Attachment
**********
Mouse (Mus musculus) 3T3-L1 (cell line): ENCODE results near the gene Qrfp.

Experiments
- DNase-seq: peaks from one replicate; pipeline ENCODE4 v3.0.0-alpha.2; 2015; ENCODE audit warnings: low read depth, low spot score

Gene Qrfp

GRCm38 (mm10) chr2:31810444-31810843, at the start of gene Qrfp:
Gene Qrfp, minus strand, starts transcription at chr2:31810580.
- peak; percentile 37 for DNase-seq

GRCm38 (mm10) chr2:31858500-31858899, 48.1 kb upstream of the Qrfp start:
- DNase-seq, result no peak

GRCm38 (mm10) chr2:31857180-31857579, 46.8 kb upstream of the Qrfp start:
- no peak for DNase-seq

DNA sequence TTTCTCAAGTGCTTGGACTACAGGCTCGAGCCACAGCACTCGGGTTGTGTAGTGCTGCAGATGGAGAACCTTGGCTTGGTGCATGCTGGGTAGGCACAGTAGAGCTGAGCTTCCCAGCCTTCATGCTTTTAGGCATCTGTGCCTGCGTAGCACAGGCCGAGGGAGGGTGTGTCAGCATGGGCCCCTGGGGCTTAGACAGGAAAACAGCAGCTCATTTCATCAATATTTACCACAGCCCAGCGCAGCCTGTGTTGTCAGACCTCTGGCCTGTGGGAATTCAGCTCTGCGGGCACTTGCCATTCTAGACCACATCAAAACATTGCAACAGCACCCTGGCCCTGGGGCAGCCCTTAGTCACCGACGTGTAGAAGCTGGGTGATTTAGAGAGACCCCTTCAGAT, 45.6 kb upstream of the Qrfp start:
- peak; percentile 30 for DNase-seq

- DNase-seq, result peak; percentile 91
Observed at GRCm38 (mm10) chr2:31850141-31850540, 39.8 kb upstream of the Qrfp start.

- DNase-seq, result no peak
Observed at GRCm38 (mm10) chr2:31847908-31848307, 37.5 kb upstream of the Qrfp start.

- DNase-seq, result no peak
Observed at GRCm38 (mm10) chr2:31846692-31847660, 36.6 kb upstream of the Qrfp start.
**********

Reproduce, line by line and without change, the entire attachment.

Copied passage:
Mouse (Mus musculus) 3T3-L1 (cell line): ENCODE results near the gene Qrfp.

Experiments
- DNase-seq: peaks from one replicate; pipeline ENCODE4 v3.0.0-alpha.2; 2015; ENCODE audit warnings: low read depth, low spot score

Gene Qrfp

GRCm38 (mm10) chr2:31810444-31810843, at the start of gene Qrfp:
Gene Qrfp, minus strand, starts transcription at chr2:31810580.
- peak; percentile 37 for DNase-seq

GRCm38 (mm10) chr2:31858500-31858899, 48.1 kb upstream of the Qrfp start:
- DNase-seq, result no peak

GRCm38 (mm10) chr2:31857180-31857579, 46.8 kb upstream of the Qrfp start:
- no peak for DNase-seq

DNA sequence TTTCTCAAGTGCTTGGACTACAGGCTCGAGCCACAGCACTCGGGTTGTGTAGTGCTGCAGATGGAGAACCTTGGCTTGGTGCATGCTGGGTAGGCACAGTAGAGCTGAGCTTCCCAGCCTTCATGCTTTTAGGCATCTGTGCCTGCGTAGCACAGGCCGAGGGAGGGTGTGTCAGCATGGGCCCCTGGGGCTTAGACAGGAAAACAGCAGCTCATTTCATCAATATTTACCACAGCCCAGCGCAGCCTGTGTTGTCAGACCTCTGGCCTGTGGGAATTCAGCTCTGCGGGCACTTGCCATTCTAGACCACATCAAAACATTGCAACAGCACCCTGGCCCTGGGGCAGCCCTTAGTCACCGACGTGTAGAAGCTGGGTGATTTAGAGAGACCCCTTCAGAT, 45.6 kb upstream of the Qrfp start:
- peak; percentile 30 for DNase-seq

- DNase-seq, result peak; percentile 91
Observed at GRCm38 (mm10) chr2:31850141-31850540, 39.8 kb upstream of the Qrfp start.

- DNase-seq, result no peak
Observed at GRCm38 (mm10) chr2:31847908-31848307, 37.5 kb upstream of the Qrfp start.

- DNase-seq, result no peak
Observed at GRCm38 (mm10) chr2:31846692-31847660, 36.6 kb upstream of the Qrfp start.